For individual physician performance, the percentage of organizations that linked at least some of their incentives to quality increased to 86% in 2013, compared to 77% in 2012; and for patient satisfaction, it was 70% in 2013, compared to 66% in 2012.
Group performance metrics in physician incentive plans also showed similar payment related to quality and patient satisfaction in their incentive plan metrics. About 69% of those organizations linked payment to quality in 2013, compared to 56% in 2012; and 60% in patient satisfaction in 2013, compared to 50% in 2012.
Physicians are facing obstacles as they move toward improved quality and a "growing list of new demands" that include learning new EHR systems for new cost and business models, Otto says, adding that these trends influence how employers want to address compensation increases.
Designing incentive plan packages may be difficult, Otto says. Pay plans may involve complicated clinical structures such as ensuring vaccinations in pediatric practices or treating adult diabetic patients. They may result in measurements of not only long-term processes of care, but also outcomes. "It's a big challenge everyone is facing, with outcomes-based performance measures," he says.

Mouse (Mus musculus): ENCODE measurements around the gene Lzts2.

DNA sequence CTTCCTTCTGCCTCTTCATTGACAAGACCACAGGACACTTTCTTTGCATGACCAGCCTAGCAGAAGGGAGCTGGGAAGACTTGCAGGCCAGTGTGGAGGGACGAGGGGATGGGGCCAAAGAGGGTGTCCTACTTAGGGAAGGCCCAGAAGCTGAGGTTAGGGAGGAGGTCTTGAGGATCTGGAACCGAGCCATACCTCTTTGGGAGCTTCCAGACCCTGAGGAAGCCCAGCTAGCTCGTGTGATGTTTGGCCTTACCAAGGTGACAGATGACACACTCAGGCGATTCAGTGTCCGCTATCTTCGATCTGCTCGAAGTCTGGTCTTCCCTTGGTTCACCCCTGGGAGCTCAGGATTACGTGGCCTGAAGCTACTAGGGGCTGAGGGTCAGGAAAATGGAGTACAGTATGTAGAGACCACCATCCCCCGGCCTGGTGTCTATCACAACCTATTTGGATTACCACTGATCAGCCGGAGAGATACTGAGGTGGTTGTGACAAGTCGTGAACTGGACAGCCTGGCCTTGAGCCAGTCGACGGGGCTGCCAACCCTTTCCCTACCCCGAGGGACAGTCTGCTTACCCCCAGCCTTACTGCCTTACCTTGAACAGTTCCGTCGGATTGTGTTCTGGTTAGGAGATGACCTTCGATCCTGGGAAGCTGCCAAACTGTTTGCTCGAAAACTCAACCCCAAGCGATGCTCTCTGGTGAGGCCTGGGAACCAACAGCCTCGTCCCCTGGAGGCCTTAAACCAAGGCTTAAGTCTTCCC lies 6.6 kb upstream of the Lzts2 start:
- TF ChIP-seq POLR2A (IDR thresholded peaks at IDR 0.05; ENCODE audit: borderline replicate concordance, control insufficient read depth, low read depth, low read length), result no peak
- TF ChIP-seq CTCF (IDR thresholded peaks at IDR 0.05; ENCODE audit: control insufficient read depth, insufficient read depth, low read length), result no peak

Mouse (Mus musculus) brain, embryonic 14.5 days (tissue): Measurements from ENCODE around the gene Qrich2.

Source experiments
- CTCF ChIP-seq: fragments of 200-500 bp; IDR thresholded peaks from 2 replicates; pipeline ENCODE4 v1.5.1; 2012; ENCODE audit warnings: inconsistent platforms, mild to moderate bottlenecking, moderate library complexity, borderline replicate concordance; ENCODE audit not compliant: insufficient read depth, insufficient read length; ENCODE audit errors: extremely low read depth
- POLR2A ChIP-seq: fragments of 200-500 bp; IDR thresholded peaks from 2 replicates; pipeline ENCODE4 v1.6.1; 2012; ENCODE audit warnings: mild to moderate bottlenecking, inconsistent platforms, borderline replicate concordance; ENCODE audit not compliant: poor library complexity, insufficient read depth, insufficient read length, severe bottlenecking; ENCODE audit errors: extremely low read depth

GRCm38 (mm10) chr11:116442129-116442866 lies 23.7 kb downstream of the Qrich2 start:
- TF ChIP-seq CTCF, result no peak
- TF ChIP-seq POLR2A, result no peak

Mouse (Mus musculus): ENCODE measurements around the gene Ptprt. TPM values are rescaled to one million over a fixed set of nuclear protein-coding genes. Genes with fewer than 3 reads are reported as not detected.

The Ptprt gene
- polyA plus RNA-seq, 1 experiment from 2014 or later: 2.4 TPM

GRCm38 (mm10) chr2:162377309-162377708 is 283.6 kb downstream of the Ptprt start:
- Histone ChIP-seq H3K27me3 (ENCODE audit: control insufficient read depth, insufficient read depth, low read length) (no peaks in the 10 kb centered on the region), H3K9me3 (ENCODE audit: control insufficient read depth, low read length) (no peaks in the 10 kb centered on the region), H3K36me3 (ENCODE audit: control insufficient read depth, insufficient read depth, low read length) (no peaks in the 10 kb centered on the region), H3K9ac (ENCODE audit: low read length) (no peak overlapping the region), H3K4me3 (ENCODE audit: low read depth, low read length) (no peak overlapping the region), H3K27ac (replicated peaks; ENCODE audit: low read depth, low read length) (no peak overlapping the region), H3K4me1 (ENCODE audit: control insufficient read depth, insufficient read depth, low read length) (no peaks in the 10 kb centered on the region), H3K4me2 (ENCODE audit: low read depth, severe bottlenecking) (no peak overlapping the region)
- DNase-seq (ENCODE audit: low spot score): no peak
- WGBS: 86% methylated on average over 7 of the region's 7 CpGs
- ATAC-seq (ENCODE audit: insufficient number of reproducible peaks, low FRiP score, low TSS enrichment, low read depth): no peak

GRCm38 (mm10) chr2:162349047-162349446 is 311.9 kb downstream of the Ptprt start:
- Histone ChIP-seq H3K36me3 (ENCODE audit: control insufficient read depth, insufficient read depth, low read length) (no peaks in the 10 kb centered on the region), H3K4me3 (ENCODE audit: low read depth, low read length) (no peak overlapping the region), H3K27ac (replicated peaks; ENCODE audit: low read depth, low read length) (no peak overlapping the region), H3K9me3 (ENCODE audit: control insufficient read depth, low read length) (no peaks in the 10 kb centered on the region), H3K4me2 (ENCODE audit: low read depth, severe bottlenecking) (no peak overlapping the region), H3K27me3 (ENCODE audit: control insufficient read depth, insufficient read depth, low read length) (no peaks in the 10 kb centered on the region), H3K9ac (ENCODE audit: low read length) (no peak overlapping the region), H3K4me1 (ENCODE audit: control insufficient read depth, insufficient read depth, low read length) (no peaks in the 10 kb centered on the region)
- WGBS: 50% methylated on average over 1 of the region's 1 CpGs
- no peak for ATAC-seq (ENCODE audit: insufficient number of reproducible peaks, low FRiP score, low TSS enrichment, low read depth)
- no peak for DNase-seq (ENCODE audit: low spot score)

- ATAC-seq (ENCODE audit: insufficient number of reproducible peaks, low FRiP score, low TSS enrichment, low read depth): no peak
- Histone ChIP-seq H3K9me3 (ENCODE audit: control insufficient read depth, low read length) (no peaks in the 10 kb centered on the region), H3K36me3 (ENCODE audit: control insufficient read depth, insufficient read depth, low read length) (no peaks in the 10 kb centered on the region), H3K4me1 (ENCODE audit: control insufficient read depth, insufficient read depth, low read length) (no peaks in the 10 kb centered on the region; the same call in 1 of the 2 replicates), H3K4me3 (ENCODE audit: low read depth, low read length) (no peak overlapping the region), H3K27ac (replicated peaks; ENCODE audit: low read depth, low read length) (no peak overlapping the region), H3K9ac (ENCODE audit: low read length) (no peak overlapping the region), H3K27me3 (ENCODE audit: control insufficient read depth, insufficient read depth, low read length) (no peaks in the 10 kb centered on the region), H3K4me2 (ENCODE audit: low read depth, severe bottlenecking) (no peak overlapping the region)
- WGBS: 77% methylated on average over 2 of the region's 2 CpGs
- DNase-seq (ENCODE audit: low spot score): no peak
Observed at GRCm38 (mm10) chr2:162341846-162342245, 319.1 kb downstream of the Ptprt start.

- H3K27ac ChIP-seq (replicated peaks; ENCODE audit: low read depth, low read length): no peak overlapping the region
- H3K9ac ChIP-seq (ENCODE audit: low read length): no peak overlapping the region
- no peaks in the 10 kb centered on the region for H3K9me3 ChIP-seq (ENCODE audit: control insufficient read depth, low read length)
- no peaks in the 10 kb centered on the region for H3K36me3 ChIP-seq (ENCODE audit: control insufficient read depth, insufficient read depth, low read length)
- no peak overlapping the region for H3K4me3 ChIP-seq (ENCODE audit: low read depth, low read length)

Overshadowing incentives for physicians is the question of declining reimbursements and overall revenues.
"Among the issues coming down the pike is, 'How do you not only sustain current salaries, yet provide for increases?,'" Otto says. "I don't know the answer."